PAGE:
Amade M’charek is professor of anthropology of science at the department of Anthropology of the University of Amsterdam. Her research interests are in forensics, forensic anthropology and race. She is the PI of the project Dutchness in Genes and Genealogy, a project examining how Dutchness is enacted in collaborations between population geneticists, archaeologists and genealogists.
Catherine Nash is professor of human geography at Queen Mary University of London with research expertise in ideas of relatedness, race, ethnicity and national belonging. Her research has expanded critical work on the making of race by addressing the politics of genetic accounts of the past at different scales and in relation to national identity and gender. She was among the first scholars to address commercial development of genetic tests for ancestry and she continues to address the social significance of ideas of shared ancestry and origins.
Ramya Rajagopalan is research associate at the Life Sciences Foundation (US). Her work examines the social, historical and clinical impacts of biotechnology and contemporary life sciences. She focuses on: debates around the use of race in studies of human genetic variation research; clinical and regulatory practices governing the rise of personalized medicine in health care; and innovation and cross-disciplinary collaboration in life sciences research and the dynamics of public-private institutional partnerships.
Katharina Schramm is assistant professor for Social Anthropology at the Martin-Luther-University Halle-Wittenberg. In her current research project, she investigates the dynamics between the formation of scientific classifications (in relation to genetic concepts of “populations”), their historical situatedness and their political and legal impact on notions of national identity and citizenship.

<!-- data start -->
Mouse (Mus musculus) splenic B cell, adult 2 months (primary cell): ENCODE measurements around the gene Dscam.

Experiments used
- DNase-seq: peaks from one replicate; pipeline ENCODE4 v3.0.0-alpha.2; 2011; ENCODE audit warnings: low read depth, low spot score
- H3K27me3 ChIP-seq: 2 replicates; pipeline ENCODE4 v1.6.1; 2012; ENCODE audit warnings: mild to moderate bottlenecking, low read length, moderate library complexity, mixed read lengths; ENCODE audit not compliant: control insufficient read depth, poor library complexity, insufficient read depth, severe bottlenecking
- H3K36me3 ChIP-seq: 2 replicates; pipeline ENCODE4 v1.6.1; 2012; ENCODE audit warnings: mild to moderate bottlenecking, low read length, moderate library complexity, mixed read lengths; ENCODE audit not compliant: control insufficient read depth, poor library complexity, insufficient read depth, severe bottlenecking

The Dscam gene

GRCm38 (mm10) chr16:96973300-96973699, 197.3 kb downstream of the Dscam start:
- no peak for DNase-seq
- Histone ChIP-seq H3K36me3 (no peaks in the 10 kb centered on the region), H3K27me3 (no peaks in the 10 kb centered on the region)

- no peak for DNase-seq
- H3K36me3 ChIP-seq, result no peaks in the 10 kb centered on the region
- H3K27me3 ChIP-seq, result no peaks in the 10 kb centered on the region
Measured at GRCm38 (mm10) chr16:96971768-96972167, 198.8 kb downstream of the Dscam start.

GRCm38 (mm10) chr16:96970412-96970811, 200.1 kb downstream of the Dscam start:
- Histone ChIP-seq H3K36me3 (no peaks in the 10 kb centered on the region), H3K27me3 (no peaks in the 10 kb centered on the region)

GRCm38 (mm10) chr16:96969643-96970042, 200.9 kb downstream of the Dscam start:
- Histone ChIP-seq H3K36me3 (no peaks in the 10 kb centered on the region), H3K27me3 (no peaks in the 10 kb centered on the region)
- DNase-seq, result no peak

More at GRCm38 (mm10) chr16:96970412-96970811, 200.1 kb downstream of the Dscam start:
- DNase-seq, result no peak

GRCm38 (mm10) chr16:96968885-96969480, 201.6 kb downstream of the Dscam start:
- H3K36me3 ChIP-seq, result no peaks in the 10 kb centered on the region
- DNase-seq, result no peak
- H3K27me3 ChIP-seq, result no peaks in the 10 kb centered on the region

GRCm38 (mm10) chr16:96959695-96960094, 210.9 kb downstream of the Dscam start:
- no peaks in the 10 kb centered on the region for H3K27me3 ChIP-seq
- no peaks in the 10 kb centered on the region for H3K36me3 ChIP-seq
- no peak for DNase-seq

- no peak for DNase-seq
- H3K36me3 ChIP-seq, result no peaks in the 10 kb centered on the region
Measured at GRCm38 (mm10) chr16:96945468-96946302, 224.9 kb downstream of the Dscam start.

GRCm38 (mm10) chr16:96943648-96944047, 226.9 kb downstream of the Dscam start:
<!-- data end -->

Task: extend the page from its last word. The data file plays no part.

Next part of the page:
Marianne Sommer is full professor for cultural studies at the University of Lucerne. Her research investigates how sciences such as evolutionary biology, (paleo)anthropology, primatology, and human genetics have contributed to cultures of remembrance since the turn of the 20th century. She addresses how these sciences provide orientation, meaning, and identity through the popularization and commercialization of origin narratives and historical images.
Edna Maria Suárez-Díaz is professor in the History of Biology and the Philosophy of Technology at the Universidad Nacional Autónoma de México. She has written extensively on the history of molecular evolution, and her work integrates historical and epistemological considerations such as the role of scientific concepts in the double configuration of disciplines (the social/political and the epistemic order), and the role of networks in the internationalization of scientific practices.